Feeling a little weakness in the knees or looking to tone those thighs? For runners, getting the thighs in ship-shape has a purpose beyond just aesthetics. A large portion of us are prone to having weak and underdeveloped muscles in these areas. That can lead to injury.
The hip adductors (better known as the groin or inner thigh muscles) are comprised of a group of five individual muscles: the pectineus, adductor brevis, adductor longus, gracilis and adductor magnus. Together, these muscles are responsible for hip flexion, extension and rotation. They also work to move the leg towards the mid-line so that as we run, we can keep our legs from swinging out to the side and maintain a controlled back and forth motion.
Imbalance between the quadriceps and the adductors is quite common in runners and can lead to injury and knee pain. That’s because weakness allows the kneecap to shift out of place as the knee bends and straightens.
The best way to improve muscular imbalance is through a stretching and strengthening program. As you increase adductor strength, it’s important stretch to prevent muscle stiffness. Below are poses that will help improve adductor flexibility and strength. Incorporate at least one strengthening and one stretch into your post-run recovery routine.
To do this pose, begin on your hands and knees. Step your right leg out to the side with your toes pointing forward. As you inhale raise your body to an upright position and as you exhale bring your hands to your hips. Externally rotate your right leg so that your toes are pointing to the sky. Take a deep inhale and reach your arms up to the sky, and as you exhale bend to the right, feeling a stretch through your inner thigh of the right leg. Hold this pose for 15 to 30 seconds. Repeat on the other side.
Step your feet three to four feet apart. Turn your feet out on a 45 degree angle. As you exhale, bend your knees and squat down, lowering your hips. Avoid sticking your bum out by drawing your pelvis forward as you tilt your tailbone down. As you inhale, relax your shoulders and rest your hands on your legs. You should aim to bring your thighs parallel to the floor. Try and hold this pose for 15 to 30 seconds.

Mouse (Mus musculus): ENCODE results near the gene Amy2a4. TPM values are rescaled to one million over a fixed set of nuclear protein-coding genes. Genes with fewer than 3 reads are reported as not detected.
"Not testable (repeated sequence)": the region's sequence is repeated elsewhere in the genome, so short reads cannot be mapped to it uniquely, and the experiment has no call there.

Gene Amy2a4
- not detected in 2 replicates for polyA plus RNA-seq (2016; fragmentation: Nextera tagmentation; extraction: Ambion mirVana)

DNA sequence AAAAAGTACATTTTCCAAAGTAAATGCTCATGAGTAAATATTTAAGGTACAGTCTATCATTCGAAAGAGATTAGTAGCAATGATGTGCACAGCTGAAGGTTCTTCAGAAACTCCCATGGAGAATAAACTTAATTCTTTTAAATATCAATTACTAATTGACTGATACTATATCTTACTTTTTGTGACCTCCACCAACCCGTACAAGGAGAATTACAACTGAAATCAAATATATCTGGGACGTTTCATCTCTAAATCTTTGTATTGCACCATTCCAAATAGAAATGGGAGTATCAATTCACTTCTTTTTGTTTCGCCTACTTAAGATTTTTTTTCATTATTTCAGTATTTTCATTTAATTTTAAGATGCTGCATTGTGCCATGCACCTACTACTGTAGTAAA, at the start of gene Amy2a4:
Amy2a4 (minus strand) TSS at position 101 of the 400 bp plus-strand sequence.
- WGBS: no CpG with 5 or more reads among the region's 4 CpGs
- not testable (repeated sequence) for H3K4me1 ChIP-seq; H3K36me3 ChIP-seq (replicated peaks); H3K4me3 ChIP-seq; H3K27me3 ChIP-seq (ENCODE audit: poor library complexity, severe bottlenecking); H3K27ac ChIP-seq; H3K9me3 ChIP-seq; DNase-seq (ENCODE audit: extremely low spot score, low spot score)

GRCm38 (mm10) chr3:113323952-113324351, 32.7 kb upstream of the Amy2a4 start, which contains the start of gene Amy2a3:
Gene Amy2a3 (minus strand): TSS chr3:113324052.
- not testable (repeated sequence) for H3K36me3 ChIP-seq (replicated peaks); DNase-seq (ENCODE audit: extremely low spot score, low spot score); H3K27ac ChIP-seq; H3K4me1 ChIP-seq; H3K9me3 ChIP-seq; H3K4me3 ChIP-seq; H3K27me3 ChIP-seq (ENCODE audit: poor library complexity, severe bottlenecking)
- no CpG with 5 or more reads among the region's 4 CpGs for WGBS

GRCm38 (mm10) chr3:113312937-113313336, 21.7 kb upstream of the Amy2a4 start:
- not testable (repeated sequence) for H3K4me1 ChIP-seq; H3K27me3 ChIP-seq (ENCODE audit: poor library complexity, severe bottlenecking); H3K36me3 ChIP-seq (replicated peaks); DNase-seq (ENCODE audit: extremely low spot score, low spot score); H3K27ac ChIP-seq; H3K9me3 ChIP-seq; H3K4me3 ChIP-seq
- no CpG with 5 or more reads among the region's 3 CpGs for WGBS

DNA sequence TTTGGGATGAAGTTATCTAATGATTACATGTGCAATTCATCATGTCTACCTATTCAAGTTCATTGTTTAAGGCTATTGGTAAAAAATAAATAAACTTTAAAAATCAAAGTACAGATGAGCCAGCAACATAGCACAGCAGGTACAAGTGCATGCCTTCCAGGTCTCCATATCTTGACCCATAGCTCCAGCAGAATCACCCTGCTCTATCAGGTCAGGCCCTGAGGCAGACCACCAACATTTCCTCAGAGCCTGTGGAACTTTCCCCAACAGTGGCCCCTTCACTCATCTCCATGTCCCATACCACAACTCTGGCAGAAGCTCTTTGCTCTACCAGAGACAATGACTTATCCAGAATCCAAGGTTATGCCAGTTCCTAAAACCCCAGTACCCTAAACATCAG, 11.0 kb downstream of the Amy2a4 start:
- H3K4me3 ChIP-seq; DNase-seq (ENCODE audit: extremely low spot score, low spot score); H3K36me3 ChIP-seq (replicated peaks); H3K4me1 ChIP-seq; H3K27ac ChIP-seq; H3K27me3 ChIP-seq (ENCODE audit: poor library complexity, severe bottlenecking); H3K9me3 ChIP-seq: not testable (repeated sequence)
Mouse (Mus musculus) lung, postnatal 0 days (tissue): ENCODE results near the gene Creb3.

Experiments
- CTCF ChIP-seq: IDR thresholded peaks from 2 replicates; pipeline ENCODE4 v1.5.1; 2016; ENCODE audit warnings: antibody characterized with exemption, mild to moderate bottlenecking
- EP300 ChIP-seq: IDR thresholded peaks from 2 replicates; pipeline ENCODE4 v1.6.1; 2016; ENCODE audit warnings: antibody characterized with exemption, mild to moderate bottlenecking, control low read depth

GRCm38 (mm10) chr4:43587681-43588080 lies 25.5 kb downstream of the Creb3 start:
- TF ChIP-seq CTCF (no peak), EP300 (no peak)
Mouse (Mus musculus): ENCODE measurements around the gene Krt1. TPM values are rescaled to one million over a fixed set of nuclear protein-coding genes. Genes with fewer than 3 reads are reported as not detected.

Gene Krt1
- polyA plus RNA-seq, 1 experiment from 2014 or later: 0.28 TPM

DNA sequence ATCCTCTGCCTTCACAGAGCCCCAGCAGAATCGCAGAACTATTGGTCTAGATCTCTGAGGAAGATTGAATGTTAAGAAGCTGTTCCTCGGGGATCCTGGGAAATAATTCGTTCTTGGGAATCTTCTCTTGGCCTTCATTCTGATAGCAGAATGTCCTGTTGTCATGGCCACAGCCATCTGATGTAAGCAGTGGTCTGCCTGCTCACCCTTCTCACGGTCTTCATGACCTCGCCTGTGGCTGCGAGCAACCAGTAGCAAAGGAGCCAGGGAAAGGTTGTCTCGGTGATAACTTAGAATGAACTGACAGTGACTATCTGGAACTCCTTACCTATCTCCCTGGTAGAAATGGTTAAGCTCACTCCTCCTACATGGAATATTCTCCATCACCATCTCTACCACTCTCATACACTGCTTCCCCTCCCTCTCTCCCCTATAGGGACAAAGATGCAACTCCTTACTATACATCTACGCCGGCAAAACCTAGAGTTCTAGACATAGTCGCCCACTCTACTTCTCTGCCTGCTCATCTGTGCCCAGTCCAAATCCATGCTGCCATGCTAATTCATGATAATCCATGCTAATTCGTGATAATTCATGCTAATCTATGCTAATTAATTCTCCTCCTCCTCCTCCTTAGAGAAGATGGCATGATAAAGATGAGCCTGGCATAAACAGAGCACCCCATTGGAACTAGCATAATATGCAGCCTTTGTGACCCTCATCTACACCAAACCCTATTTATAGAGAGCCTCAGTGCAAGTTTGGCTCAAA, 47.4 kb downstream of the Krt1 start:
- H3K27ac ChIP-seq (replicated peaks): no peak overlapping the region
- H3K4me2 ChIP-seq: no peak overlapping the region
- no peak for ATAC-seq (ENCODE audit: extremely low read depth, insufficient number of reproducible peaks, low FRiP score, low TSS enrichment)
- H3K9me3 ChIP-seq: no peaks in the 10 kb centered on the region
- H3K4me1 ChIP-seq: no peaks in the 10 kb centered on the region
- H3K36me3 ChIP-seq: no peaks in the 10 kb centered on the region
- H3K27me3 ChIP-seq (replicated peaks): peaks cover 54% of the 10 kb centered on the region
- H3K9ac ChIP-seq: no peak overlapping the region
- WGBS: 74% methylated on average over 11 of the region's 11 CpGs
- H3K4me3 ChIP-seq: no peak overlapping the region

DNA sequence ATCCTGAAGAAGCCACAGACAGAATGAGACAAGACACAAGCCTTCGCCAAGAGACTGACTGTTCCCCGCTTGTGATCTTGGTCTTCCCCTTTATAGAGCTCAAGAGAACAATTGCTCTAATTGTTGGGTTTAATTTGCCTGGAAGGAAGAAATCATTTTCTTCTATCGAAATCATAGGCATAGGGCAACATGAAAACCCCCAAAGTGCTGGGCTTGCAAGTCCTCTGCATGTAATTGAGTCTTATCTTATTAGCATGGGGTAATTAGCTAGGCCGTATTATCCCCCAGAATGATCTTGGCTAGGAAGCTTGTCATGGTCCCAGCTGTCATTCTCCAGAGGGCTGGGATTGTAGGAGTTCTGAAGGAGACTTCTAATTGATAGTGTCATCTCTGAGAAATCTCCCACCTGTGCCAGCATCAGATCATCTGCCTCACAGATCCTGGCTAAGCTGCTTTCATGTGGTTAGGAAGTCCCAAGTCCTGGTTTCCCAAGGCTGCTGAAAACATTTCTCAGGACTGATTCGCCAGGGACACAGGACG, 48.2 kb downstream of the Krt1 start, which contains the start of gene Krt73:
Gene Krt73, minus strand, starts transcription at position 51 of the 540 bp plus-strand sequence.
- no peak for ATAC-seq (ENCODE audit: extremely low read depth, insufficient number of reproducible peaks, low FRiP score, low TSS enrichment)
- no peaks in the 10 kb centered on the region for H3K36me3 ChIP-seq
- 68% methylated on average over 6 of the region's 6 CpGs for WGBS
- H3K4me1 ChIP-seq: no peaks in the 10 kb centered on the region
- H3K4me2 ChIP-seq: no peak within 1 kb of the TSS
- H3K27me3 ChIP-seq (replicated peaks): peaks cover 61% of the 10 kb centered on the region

Begin on your hands and knees with your wrists directly below your shoulders. Spread your fingers and press your palms into the ground. Step back with both feet so that your body follows a straight line from heels to the crown of your head. From this plank pose, take a deep breath in and as you exhale, roll your heels to the right coming onto the outside edge of your right foot. Stack your left foot on top of your right foot. Bend your left knee and step your left foot forward. To engage your adductors, lift your right leg off the ground and try and keep it raised for three to five breaths. If you are having difficulty getting your right leg off the ground, move your left foot towards the bottom of your mat. To increase the difficult move your left foot towards the top of your mat. Repeat on the other side.
Bridge Pose (with block)
Begin on your back with your knees bent and the soles of your feet pressing into the floor. Your feet should be hip-width apart. Walk your feet in towards your hips so that you can touch your heels with your fingers. Place a block between your knees and gently engage your adductors, squeezing your legs together. Root your hands, forearms and shoulders into the floor. Rotate the outer edges of your arms towards the ground, lifting your chest. Keep your knees over your feet, rotating your thighs inward. Lift your hips towards the ceiling, keeping your head and neck relaxed. Take five to ten breaths in this position. To come out of the pose, gently lower to the ground on an exhalation rolling the spine down slowly. Repeat this exercise.